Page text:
Tech.

January 8, 2013 § 2 Comments

“When Thoreau considered “where I live and what I live for,” he tied together location and values. Where we live doesn’t just change how we live; it informs who we become. Most recently, technology promises us lives on the screen. What values, Thoreau would ask, follow from this new location? Immersed in simulation, where do we live, and what do we live for?” – Sherry Turkle, “Alone Together: Why We Expect More from Technology and Less from Each Other”.

* * *

across the Great Salt Lake Desert toward Granite Peak

across the Great Salt Lake Desert toward Granite Peak

* * *

“Technology is the campfire around which we tell our stories.” – Laurie Anderson

* * *

Santa Rosa Peak as seen from Granite Peak

Santa Rosa Peak as seen from Granite Peak

* * *

“Meditation is the ultimate mobile device; you can use it anywhere, anytime, unobtrusively.” – Sharon Salzberg

* * *

Santa Rosa Peak

Santa Rosa Peak

* * *

“For thousands of years, it had been nature–and its supposed creator–that had had a monopoly on awe. It had been the icecaps, the deserts, the volcanoes and the glaciers that had given us a sense of finitude and limitation and had elicited a feeling in which fear and respect coagulated into a strangely pleasing feeling of humility, a feeling which the philosophers of the eighteenth century had famously termed the sublime.

But then had come a transformation to which we were still the heirs…. Over the course of the nineteenth century, the dominant catalyst for that feeling of the sublime had ceased to be nature. We were now deep in the era of the technological sublime, when awe could most powerfully be invoked not by forests or icebergs but by supercomputers, rockets and particle accelerators. We were now almost exclusively amazed by ourselves.” – Alain de Botton

* * *

Santa Rosa-Paradise Peak Wilderness Area

Santa Rosa-Paradise Peak Wilderness Area

http://www.basinandrange.org/1/category/place%20profile/1.html

The Santa Rosa-Paradise Peak Wilderness Area, designated in 1989, is a gorgeous wilderness area located about 30 miles north of Winnemucca, NV between Highway 95 and State Route 290.  It contains roughly 32,000 acres in the southern section of the Santa Rosa Range.  The west side of the wilderness area can be accessed from Hwy 95 through Buffalo Canyon, Horse/Fall Canyons, McConnell Canyon and Rebel Canyon.  The East Side of the wilderness can be accessed from SR 290 through Abel Creek, Singas Creek, Lamance/Hanson Roads and Big Cottonwood Creek.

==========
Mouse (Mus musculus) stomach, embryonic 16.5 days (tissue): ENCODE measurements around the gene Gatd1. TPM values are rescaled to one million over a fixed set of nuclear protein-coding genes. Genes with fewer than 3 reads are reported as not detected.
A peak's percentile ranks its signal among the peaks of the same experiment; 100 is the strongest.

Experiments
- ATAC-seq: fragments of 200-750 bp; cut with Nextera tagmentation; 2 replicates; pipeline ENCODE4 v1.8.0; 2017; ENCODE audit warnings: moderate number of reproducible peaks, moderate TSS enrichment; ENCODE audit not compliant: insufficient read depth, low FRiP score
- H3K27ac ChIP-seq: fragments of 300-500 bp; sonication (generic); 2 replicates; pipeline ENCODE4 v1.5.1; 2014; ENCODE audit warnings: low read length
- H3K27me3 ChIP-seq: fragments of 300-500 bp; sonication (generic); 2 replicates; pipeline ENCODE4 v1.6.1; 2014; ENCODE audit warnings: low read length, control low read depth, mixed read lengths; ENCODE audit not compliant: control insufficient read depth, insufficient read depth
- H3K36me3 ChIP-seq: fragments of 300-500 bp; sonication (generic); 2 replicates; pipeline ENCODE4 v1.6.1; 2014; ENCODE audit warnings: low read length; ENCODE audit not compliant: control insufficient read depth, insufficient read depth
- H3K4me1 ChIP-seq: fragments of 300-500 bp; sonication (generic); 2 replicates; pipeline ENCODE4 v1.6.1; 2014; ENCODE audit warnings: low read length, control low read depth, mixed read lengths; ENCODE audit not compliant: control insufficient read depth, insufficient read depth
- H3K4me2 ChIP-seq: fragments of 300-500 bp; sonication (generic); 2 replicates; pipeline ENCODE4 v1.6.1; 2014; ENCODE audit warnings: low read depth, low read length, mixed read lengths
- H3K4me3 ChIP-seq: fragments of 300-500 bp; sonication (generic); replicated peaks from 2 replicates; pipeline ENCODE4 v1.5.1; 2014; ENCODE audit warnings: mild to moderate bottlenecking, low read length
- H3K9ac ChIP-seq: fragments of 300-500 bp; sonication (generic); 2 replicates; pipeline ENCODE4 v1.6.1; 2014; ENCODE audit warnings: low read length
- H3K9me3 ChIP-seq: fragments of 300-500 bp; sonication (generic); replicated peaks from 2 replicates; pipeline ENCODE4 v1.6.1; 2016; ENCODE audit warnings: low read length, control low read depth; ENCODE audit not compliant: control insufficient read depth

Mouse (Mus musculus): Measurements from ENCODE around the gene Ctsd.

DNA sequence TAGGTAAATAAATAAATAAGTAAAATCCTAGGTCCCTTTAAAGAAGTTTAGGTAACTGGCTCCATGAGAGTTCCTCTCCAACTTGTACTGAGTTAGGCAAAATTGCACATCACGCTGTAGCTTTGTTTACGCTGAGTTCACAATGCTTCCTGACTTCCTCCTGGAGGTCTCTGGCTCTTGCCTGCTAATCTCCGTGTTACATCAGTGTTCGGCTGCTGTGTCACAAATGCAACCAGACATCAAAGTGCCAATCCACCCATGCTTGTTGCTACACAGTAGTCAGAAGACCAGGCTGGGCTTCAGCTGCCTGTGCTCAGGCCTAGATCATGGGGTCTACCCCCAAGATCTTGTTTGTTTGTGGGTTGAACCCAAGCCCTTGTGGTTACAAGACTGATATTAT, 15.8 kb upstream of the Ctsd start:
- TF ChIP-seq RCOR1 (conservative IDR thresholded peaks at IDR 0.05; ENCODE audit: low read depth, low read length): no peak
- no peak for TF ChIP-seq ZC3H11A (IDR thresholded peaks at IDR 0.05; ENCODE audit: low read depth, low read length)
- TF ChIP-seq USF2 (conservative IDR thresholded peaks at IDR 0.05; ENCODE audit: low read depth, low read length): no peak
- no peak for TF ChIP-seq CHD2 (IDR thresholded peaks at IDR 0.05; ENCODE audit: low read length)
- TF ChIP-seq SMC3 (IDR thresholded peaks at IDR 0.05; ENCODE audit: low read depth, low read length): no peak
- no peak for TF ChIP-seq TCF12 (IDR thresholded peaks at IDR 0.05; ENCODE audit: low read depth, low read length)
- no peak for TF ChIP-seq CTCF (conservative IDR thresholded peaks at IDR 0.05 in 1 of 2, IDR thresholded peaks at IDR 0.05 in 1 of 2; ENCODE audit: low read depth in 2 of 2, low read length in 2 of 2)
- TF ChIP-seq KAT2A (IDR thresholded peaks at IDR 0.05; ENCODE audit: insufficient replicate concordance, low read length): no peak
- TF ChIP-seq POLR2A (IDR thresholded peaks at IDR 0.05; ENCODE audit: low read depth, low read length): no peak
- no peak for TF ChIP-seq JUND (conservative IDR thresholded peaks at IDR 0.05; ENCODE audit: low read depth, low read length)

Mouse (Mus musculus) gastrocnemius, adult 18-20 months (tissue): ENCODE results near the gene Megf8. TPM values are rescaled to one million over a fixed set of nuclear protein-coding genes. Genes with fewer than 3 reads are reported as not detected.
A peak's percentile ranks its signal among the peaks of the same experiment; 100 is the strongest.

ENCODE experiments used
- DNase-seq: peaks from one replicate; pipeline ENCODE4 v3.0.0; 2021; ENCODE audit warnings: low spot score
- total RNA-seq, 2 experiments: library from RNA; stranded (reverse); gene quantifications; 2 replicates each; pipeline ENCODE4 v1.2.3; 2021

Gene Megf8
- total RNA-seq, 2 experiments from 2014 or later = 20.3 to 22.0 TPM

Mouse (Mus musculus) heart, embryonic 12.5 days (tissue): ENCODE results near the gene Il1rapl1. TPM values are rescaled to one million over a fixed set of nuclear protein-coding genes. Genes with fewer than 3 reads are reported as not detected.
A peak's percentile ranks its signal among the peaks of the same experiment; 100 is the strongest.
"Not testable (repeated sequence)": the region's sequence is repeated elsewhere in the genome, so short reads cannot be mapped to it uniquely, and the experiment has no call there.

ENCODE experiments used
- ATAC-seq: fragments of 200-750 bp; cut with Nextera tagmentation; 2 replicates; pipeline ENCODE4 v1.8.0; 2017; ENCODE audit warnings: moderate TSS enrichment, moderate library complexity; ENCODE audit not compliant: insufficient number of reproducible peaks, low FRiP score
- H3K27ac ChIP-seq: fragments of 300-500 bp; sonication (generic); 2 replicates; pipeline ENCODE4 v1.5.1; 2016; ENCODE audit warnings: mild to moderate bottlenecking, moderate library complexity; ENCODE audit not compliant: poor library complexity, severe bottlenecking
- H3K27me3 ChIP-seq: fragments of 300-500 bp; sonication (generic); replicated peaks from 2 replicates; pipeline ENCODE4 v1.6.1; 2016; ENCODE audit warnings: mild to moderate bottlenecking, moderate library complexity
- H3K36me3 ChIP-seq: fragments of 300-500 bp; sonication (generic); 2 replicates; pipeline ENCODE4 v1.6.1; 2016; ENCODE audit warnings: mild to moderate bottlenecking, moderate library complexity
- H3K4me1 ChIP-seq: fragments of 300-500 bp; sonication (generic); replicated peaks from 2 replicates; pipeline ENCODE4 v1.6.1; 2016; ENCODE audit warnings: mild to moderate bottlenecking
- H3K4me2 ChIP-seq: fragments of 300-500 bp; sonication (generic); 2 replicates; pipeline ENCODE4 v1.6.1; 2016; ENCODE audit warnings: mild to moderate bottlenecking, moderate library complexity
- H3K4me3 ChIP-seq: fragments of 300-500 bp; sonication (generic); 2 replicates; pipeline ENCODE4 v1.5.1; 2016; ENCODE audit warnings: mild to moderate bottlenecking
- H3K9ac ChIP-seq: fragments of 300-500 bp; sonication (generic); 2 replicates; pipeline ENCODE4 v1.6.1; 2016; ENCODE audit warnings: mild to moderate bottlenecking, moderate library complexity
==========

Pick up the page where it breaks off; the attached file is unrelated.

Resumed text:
Entering the wilderness from the western slope you become surrounded by intense phyllite cliffs, then once you climb higher up the phyllite is replaced by granite ridges. The eastern slope has less dramatic canyons, but has numerous white granite outcrops. The highest point in the wilderness is Santa Rosa Peak standing at 9,701 feet and another prominent peak is Paradise Peak at 9,443 feet.  Beside the amazing geology of the area, there are also many native plants to enjoy.

* * *

* * *

“[The modern age] knows nothing about isolation and nothing about silence. In our quietest and loneliest hour the automatic ice-maker in the refrigerator will cluck and drop an ice cube, the automatic dishwasher will sigh through its changes, a plane will drone over, the nearest freeway will vibrate the air. Red and white lights will pass in the sky, lights will shine along highways and glance off windows. There is always a radio that can be turned to some all-night station, or a television set to turn artificial moonlight into the flickering images of the late show. We can put on a turntable whatever consolation we most respond to, Mozart or Copland or the Grateful Dead.” – Wallace Stegner, “Angle of Repose

* * *

Nevada landscape

* * *
“To the Technocrats: Have mercy on us. Relax a bit, take time out for simple pleasures. For example, the luxuries of electricity, indoor plumbing, central heating, instant electronic communication and such, have taught me to relearn and enjoy the basic human satisfactions of dipping water from a cold clear mountain stream; of building a wood fire in a cast-iron stove; of using long winter nights for making music, making things, making love; of writing long letters, in longhand with a fountain pen, to the few people on this earth I truly care about.” – Edward Abbey

* * *

* * *

“In an age of infinite digital documentation, paper was the last safe place for secrets.” – Evan Angler

* * *

 

Advertisements

Tagged: , , , , ,

§ 2 Responses to Tech.

Leave a Reply

Fill in your details below or click an icon to log in:

WordPress.com Logo

You are commenting using your WordPress.com account. Log Out / Change )

Twitter picture

You are commenting using your Twitter account. Log Out / Change )

Facebook photo

You are commenting using your Facebook account. Log Out / Change )

Google+ photo

You are commenting using your Google+ account. Log Out / Change )

Connecting to %s

What’s this?

You are currently reading Tech. at SouthwestDesertLover.

meta

%d bloggers like this: